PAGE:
Again, this giving of our whole selves to God isn’t an easy thing to do, but Paul writes that is holy and acceptable to God. Those are loaded words, especially the second. “Holy” has the sense of being dedicated. It takes us back to the temple and to the sacrifices offered there. The animals, the wine, the oil, the grain that was offered was set apart and dedicated to God and that made it holy. We’re to do the same with ourselves. And to do that is “acceptable” to God. “Acceptable” might not be the best translation, because it tends to give us the idea that we’re not really all that pleasing to God. We’re sinners and we make poor sacrifices. We climb up on the altar, but while we’re lying there, we’re thinking about how much we’d like to climb down and do something else. But, we think we’re there meeting some requirement and so God will sort of grudging “accept” us despite our imperfections. For us Protestants it can be very easy to fall into this way of thinking. Sometime we even balk at the idea that anything we can do could be “acceptable” to God. We’re sinners, after all, we think. We’re wholly unacceptable, but thankfully, God sees the perfection of Jesus when he looks at us. But, Brothers and Sisters, this isn’t what Paul is saying. Yes, we’re sinners. Yes, we come before God only by the grace revealed in Jesus. But the sense of the word he uses is that if we will offer our whole selves as living sacrifices to God, he truly does find it pleasing. Hear me: God is pleased when you offer yourself to him as a living sacrifice. And this is because our offering of ourselves as living sacrifices reveals God’s righteousness. That we can offer ourselves to him is only because we are in Christ and the Holy Spirit is in us and that has only happened because God has been faithful to his promises to create a people who love him. Brothers and Sisters, your faith is the product of the love, the grace, the mercy of God and when it is on display, particularly when it is offered to God, he is pleased.
Again, this isn’t easy, but here’s what Paul writes in verse 2:
Do not be conformed to this world, but be transformed by the renewal of your mind, that by testing you may discern what is the will of God, what is good and acceptable and perfect.
Paul again points to the way in which we who are in Christ are the new Israel. The old Israel was delivered from Egypt and given a law—a way of life—and told, “You must not do as they do…in the land of Canaan where I am bringing you. Do not follow their practices. You must obey my laws.” Paul now says the same thing to the Roman Christians and to us not to be conformed to the world around us, but to be transformed. J. B. Philips famously paraphrased it this way, “Don’t let the world around you squeeze you into its own mould, but let God remould your minds from within.” There is one problem with Philips’ paraphrase. It’s that “from within” part at the end. It sounds as if Paul is calling us to retreat from the world to discover some kind of inner spirituality or inner spiritual truth. That’s Gnosticism, not Christianity. But something like that fills many of our churches today where people rely more on feelings and emotions than they do on the mind. That’s not to say that feelings aren’t important, but Paul’s point here is that the body goes where the mind leads. That’s how we can offer our whole selves as living sacrifices. Paul stresses that we need to know the will of God by discerning and testing. Friends, if you rely on feelings for that, you’ll only get yourself into trouble. We discern and test with mind. We know what is good and perfect and pleasing to God because our minds have been renewed. Paul doesn’t elaborate here on how our minds are renewed, but he tells us elsewhere that this happens through the word and the Spirit working in concert with each other. The Holy Spirit regenerates us—he makes new what sin has corrupted in us and that includes our minds—but it is the word—which is itself inspired by the Spirit—and is the revelation of God’s will that fills our minds and shapes our thinking. The Scriptures are the place where God speaks to us to make himself and his will known. There is no alternative and this is why we need to steep ourselves in his word. The Spirit makes us hungry for it. The Spirit even gives us a measure of understanding as we read the word. But if our minds are to be renewed, if we are to discern the will of God the word is the raw material we must give the Spirit to work with. That’s where it starts. The word and the Spirit renew our minds. Our renewed minds can then discern the will of God. And then the love for God placed in us by the Spirit takes direction from our word- and Spirit-renewed mind to climb on the altar and to offer ourselves as living sacrifices.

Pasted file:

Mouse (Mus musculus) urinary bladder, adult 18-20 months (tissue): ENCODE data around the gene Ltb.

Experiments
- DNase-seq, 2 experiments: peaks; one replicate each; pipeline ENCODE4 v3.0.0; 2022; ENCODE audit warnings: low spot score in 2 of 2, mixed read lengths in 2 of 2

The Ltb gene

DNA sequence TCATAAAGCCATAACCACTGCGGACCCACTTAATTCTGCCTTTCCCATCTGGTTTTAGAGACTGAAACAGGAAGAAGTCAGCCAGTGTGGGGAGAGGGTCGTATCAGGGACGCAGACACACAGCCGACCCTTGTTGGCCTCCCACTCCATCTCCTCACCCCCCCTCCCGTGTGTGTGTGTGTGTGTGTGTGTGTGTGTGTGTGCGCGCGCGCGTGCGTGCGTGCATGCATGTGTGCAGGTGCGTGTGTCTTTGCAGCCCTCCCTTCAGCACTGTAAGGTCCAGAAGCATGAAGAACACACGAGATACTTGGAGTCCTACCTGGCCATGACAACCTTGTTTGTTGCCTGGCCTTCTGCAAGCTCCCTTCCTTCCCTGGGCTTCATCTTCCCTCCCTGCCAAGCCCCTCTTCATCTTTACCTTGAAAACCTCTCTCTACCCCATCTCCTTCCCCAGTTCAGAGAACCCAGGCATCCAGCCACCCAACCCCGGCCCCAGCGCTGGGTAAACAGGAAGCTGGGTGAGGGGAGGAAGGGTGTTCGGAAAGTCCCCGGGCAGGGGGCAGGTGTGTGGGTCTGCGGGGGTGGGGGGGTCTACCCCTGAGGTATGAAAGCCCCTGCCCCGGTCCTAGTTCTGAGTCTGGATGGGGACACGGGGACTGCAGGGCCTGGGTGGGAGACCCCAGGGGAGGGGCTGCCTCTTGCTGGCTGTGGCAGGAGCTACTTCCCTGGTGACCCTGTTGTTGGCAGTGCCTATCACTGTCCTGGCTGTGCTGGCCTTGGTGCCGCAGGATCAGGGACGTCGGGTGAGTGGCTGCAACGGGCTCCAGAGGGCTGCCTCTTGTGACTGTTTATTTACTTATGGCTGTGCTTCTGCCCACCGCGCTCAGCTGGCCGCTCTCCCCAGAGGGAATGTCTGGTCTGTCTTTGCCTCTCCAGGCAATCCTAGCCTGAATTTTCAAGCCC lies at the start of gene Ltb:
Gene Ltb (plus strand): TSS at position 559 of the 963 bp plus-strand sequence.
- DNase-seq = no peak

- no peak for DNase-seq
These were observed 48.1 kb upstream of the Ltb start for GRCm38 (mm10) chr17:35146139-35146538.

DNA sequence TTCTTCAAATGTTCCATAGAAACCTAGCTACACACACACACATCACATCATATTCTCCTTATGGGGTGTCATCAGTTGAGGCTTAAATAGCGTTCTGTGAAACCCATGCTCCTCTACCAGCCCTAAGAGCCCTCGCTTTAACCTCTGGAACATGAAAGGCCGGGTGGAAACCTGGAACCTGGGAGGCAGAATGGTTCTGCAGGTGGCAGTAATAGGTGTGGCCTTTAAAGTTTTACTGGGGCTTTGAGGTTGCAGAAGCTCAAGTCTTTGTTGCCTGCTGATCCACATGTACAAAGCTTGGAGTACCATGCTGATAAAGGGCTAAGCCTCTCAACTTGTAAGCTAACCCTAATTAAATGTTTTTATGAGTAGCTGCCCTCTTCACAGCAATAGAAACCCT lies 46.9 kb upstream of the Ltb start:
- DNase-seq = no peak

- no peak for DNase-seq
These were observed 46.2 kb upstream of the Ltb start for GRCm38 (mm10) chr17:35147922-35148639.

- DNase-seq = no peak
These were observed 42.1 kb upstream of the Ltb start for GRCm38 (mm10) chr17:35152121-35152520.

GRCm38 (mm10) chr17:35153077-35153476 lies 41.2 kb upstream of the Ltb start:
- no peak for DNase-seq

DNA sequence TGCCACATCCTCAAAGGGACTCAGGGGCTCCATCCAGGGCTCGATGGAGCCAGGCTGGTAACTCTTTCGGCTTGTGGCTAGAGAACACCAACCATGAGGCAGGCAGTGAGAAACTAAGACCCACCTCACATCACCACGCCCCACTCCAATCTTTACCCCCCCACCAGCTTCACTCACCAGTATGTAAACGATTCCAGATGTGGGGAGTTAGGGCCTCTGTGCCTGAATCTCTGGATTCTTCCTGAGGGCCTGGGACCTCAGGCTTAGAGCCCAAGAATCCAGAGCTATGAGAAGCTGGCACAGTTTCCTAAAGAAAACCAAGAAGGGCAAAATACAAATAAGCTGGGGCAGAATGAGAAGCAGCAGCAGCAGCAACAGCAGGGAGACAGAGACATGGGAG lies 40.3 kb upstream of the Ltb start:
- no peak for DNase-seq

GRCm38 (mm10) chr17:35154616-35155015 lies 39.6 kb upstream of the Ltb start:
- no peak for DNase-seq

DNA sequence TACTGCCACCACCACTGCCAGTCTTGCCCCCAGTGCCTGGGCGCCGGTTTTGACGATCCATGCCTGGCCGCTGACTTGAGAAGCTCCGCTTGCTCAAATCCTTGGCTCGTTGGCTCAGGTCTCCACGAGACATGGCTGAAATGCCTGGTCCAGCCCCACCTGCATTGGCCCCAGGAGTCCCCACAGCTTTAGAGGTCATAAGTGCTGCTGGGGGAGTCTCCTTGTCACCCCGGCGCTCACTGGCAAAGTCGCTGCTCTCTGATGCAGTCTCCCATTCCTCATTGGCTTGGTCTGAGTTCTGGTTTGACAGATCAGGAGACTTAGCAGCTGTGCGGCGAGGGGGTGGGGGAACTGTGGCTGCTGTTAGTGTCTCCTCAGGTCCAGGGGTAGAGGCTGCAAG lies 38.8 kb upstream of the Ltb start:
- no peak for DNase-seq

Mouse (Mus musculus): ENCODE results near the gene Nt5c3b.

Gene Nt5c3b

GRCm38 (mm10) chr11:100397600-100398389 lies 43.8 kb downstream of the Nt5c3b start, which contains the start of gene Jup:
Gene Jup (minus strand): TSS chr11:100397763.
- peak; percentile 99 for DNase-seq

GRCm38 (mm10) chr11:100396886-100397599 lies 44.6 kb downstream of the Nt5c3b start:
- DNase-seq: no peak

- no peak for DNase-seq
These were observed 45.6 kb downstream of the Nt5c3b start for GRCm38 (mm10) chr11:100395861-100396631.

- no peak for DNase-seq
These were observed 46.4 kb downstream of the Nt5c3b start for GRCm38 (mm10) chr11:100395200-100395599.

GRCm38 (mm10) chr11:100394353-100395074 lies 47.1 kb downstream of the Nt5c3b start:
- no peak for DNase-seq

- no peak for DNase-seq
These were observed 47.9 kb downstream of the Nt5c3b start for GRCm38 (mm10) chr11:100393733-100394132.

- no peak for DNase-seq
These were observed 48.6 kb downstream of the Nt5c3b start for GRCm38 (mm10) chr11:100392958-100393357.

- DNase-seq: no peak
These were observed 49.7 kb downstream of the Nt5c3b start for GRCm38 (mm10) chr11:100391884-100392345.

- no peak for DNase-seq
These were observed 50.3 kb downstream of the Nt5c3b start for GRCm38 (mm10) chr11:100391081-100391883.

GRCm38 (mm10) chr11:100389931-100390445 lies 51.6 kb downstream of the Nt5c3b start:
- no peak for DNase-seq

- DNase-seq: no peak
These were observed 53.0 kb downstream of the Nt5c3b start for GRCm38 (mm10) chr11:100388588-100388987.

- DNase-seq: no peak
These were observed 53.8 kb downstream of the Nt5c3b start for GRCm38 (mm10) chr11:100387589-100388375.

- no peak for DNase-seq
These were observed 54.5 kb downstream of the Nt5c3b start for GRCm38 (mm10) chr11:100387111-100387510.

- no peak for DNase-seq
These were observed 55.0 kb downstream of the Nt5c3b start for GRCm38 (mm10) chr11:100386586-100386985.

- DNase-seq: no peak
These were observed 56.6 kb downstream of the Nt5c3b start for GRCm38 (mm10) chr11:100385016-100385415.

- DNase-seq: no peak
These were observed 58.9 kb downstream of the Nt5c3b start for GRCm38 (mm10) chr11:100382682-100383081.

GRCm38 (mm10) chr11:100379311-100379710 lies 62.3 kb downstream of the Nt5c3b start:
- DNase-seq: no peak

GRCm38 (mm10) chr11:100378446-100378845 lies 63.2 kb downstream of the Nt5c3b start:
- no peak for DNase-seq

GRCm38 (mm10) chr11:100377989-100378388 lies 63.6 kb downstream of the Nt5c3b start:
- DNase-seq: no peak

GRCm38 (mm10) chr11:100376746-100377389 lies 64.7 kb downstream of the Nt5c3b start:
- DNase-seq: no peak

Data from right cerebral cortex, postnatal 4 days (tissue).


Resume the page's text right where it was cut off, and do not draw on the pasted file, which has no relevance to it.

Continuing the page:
So, Brothers and Sisters, immerse yourself in God’s word. Immerse yourself in daily worship that is centred in God’s word. This is why we have the orders for daily morning and evening prayer in the Prayer Book. There’s a host of other devotional aids out there as well. It’s not as important what you use, but that you immerse yourself daily in Scripture, hearing God speak through the Spirit-inspired words and responding to his mercies revealed there. The more you see the righteousness of God revealed there, the more you will know the righteousness—the faithfulness—of God yourself. And the more you know the mercies of God, the more you will be motivated to offer him your all in return. I don’t think it’s ever easy. If it wasn’t easy for Jesus to offer himself for our sake, it will always be a struggle for us to offer ourselves to him, but Paul reminds us to begin with the mercies of God. Know his mercy, know his grace, know his love and lay yourself on the altar. Find assurance in the knowledge that he has given us his Spirit to regenerate and renew us and, too, find assurance in the knowledge that our offering is a pleasing thing to God. And pray to the one who finds our offering pleasing for the grace to stay on the altar.
Let us pray: On this Trinity Sunday, we give you thanks, Father, that you have given your Son as a sacrifice for sin and united us with him and with you through the gift of your indwelling Holy Spirit. Remind us each day of these, your mercies, that we might be moved to offer ourselves—our whole selves—as living sacrifices, holy and pleasing to you. Amen.